Trompe-l’œIl is French for “trick or deceive the eye.”
It’s an artistic technique that uses shading, realistic imagery, and forced perspective to make the viewer think something is real when it’s not. Kind of like a Tupac hologram or I Can’t Believe It’s Not Butter. For a little background on this tricky technique, here’s a look back on trompe-l’œIl art throughout the ages.
Anything You Can Paint I Can Paint Better
Do not read around birds, they may attack.
The story of trompe-l’œIl art goes way-way back to ancient Greece around 400 BC with two artist rivals named Zeuxis and Parrhasius. They were basically the Britney Spears and Christina Aguilera of their day, always trying to one-up the other with cooler, more innovative painting techniques and wacky crimped hair. Okay maybe not that last one.
One day, Zeuxis painted a painting of grapes so realistic that birds came down from the heavens to try and eat them. Not to be outdone, Parrhasius made his own painting and told Zeuxis to check it out from behind some curtains in his workroom. When Zeuxis tried to pull back the curtains, he couldn’t: because they were part of the painting! Then, Parrhasius did whatever version of a touchdown dance ancient Greeks did.
Fake Flies and Faux Skies
High ceilings or good paint?
Fast forward to the Renaissance when Italian painters discovered their love for forced perspective. They would often employ the trompe-l’œIl technique on ceilings to give the viewer the illusion that they are looking up at the sky, or into the heavens, or simply to make the room look bigger or more open. Trompe-L’œIl was also used to play little tricks on the viewer to blur the reality between art and the real world, like placing a small fly on the frame of a painting or “hiding” the subject behind a wall that’s really part of the piece, like our Ancient Greek buddy Parrhasius’ little trick.
The Bad Boys of Trompe-l’œIl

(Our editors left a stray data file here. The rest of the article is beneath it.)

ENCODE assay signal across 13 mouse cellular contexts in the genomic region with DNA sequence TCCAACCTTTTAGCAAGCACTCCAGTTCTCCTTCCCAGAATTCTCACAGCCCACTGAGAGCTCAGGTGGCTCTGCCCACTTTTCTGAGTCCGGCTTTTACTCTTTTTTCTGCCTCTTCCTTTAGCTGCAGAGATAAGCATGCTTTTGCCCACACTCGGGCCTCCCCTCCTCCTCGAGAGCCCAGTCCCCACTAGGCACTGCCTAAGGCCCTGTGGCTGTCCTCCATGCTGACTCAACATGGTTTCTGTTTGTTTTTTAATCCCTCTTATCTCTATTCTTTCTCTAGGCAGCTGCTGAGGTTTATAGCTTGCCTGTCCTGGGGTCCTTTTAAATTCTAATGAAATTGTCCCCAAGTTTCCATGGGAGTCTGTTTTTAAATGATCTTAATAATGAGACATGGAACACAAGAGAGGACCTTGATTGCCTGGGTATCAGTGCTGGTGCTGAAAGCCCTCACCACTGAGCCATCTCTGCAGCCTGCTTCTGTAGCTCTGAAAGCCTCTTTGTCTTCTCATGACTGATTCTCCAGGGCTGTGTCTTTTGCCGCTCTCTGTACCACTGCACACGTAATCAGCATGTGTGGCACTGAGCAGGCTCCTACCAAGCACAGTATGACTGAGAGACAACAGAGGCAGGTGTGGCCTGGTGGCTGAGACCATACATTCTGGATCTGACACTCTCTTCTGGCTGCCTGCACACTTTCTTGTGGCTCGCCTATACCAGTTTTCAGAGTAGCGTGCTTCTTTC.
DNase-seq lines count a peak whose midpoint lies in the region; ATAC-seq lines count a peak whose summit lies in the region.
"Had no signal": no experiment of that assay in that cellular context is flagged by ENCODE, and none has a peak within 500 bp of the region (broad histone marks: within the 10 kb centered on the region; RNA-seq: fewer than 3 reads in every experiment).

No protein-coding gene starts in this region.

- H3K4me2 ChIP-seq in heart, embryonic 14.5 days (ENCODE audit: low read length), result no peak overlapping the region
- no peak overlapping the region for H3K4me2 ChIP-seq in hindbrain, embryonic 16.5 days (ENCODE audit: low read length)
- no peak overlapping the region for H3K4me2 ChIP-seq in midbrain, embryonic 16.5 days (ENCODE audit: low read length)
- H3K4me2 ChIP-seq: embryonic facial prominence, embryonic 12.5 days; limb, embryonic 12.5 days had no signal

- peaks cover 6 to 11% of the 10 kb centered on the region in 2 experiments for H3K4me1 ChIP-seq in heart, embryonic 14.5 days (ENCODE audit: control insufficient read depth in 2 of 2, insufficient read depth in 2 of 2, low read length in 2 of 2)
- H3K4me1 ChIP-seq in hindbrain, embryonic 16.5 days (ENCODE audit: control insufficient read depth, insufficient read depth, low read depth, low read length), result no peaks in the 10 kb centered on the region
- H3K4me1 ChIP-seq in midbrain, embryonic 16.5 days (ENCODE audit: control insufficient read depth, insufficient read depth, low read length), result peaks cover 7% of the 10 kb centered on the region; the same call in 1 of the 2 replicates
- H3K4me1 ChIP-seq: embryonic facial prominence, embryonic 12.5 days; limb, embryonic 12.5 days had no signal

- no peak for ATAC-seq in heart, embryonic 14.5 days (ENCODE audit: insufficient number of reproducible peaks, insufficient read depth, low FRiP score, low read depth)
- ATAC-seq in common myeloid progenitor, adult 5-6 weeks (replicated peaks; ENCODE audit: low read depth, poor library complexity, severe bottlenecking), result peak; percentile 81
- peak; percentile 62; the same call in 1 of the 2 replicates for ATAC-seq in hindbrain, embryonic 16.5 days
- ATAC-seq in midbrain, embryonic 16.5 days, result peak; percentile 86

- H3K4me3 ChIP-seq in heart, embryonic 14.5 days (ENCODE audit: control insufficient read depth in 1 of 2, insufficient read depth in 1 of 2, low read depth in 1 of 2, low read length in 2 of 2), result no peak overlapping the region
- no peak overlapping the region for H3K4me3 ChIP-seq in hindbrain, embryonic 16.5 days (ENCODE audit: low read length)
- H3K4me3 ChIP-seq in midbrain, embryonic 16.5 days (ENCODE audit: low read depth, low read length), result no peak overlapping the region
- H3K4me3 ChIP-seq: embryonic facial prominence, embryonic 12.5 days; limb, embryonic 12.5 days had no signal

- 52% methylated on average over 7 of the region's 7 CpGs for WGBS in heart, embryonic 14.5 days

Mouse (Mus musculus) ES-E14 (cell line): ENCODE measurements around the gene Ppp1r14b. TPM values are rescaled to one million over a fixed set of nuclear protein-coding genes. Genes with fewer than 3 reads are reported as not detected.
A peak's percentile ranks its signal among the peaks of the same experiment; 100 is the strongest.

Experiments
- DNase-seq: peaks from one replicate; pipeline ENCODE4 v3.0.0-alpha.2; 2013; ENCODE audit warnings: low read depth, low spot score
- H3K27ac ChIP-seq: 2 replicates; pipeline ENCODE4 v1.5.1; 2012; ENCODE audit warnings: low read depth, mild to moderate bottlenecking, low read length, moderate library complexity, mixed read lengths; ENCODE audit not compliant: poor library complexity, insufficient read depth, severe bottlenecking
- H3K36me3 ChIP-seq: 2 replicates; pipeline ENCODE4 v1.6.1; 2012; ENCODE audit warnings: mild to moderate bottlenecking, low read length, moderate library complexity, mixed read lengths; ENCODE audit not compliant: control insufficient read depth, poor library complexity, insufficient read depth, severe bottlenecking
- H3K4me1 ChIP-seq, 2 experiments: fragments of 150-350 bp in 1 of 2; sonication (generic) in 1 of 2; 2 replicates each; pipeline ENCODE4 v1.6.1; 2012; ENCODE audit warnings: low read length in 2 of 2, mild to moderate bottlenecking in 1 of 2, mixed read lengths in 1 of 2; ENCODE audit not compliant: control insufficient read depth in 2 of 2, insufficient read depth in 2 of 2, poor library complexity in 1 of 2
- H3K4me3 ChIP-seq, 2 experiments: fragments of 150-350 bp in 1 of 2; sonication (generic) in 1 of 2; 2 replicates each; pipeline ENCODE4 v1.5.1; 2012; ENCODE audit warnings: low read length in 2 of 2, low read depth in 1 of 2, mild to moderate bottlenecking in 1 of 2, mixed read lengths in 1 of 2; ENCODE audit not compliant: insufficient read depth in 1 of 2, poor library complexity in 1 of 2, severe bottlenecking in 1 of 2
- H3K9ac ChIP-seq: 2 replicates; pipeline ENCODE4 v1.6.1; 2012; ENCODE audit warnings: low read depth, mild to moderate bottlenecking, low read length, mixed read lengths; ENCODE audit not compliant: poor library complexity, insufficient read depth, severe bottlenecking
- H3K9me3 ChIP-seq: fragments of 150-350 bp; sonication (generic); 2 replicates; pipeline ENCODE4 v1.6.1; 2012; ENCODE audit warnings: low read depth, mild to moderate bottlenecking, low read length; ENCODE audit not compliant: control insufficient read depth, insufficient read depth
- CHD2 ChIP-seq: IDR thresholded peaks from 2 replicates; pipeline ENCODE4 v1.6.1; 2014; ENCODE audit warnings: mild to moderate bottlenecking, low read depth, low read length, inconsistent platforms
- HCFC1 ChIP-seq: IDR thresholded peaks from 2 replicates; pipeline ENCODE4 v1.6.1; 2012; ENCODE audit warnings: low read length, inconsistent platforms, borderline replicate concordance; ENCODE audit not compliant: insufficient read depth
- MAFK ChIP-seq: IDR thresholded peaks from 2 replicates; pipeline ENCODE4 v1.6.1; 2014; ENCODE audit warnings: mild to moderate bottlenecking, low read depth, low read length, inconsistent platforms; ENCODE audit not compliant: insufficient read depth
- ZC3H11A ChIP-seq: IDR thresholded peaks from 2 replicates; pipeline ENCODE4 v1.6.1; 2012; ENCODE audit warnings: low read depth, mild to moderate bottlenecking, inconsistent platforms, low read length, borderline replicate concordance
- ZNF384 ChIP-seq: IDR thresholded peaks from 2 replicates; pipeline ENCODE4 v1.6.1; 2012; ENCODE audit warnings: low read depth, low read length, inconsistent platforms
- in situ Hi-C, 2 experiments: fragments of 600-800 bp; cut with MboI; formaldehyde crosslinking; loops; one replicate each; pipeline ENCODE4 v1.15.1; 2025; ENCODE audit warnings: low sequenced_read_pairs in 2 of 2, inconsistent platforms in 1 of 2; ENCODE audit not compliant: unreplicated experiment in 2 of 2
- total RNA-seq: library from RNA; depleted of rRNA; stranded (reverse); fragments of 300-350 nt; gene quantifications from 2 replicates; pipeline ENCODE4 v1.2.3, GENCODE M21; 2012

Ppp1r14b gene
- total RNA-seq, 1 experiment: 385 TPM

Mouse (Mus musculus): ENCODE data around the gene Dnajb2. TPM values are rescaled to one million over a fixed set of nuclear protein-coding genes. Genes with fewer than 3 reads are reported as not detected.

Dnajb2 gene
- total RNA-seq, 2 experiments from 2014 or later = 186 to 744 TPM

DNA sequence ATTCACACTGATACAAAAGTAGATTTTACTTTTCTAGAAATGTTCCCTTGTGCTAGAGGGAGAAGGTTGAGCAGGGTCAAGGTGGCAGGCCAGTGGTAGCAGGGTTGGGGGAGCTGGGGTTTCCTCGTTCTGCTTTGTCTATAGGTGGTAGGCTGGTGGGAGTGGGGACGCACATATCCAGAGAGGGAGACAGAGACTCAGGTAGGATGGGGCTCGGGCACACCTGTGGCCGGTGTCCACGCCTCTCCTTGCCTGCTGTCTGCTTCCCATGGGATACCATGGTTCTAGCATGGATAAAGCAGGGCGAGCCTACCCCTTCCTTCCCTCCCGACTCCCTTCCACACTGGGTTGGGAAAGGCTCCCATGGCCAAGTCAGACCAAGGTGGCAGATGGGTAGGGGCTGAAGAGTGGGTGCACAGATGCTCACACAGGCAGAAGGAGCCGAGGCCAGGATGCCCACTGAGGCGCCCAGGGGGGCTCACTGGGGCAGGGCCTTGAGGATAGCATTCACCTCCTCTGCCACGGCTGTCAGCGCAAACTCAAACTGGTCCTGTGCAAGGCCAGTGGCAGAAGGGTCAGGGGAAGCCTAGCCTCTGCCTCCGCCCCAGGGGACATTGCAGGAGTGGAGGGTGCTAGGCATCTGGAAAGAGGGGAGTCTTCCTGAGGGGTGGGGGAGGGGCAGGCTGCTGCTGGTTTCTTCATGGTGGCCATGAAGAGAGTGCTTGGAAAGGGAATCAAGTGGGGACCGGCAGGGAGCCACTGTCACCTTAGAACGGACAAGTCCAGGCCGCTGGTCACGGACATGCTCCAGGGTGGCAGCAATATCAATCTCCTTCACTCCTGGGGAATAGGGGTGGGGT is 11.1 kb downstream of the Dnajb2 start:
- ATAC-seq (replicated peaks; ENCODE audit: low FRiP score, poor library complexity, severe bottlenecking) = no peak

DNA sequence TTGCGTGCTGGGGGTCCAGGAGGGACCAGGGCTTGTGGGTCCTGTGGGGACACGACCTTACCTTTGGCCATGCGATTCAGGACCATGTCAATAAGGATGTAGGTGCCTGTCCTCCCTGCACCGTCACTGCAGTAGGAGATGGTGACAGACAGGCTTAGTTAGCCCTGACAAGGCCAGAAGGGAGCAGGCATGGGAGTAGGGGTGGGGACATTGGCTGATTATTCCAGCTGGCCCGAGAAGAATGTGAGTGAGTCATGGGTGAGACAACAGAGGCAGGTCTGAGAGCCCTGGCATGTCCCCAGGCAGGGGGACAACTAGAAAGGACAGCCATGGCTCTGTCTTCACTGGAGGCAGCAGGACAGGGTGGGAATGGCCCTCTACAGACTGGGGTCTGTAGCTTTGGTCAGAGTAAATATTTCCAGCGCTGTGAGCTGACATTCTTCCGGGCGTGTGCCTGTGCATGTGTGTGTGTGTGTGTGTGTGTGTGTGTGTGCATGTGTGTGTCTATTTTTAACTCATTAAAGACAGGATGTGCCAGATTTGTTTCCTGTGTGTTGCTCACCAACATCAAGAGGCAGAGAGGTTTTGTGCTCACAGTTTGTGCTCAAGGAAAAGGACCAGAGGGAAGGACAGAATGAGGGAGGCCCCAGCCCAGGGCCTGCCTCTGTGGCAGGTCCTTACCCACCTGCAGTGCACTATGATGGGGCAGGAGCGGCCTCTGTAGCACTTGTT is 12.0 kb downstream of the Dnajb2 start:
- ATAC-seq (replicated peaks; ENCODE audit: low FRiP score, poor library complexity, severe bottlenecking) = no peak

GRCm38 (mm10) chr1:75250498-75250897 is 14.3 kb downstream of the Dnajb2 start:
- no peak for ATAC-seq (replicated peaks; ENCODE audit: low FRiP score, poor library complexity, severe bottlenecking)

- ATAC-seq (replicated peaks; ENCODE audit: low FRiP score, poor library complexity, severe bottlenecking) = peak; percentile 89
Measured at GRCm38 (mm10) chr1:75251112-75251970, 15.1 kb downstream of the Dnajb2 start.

World’s first Pinterest board?
John Haberle, John F. Peto, and William Michael Harnett were 19th-century painters who trompe-l’œIl-ed the town red during their careers.
The three men often painted everyday objects like books, instruments, pipes, and papers with a skill so precise it was hard to believe you couldn’t just reach in and grab the object off the wall like some kind of Willy Wonka-esque magic wallpaper. In fact, William Harnett once painted a violin so realistic, it almost caused a riot and had to be guarded so that people wouldn’t try and rip the instrument and bow from its canvas home.
One subject that inspired both William Harnett and John Haberle was that of paper money. The two artists became so skilled that they were brought in by government officials to be questioned in a counterfeit ring. This scared off Harnett, but only made Haberle more interested in using money as his muse, compromising with law enforcement by titling any cash-containing painting “Imitation.”
Make ‘Em Laugh
They don’t make fake walls like they used to.
Since trompe-l’œIl techniques can be used to make space appear bigger or more interesting, they are often used in set design. The most famous example is the “Make em laugh” sequence in 1952 classic film Singing in the Rain where Donald O’Connor runs up slanted walls painted to look flat with a punchline gag of falling through the last one. Without a trompe-l’œIl, it’d just be a man running around insulting the size of peoples faces.
Chalk It up to Trompe-l’œIl
I think I’ll take the long way…
Today trompe-l’œIl art has literally been taken to the streets by artists like Julian Beever and Edgar Müller. These two use chalk and other mediums to create 3-dimensional street art on actual streets and sidewalks. The result is pieces of art that look like they are coming out of the ground or from beneath the ground itself. Imagine walking down a busy street and seeing a shark jump out at you, or almost falling into a fake hole. You can never be too careful in the big city, especially with rapscallion trompe-l’œIl artists abound.
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He would have got away with it too if it wasn’t for those pesky mountains.
We’d be remiss in our exploring of trompe-l’œIl art if we didn’t mention one of it’s most successful, and underrated artists: one Wile E. Coyote.
Mr. Coyote had great talent but often forgot one of the most important aspects of trompe-l’œI street art: location, location, location.
So the next time you see a piece of art that’s too good to be true, it probably is. In the imagined words of Parrhasius to Zeuxis after he revealed his work, “you’ve just been trompe-d!”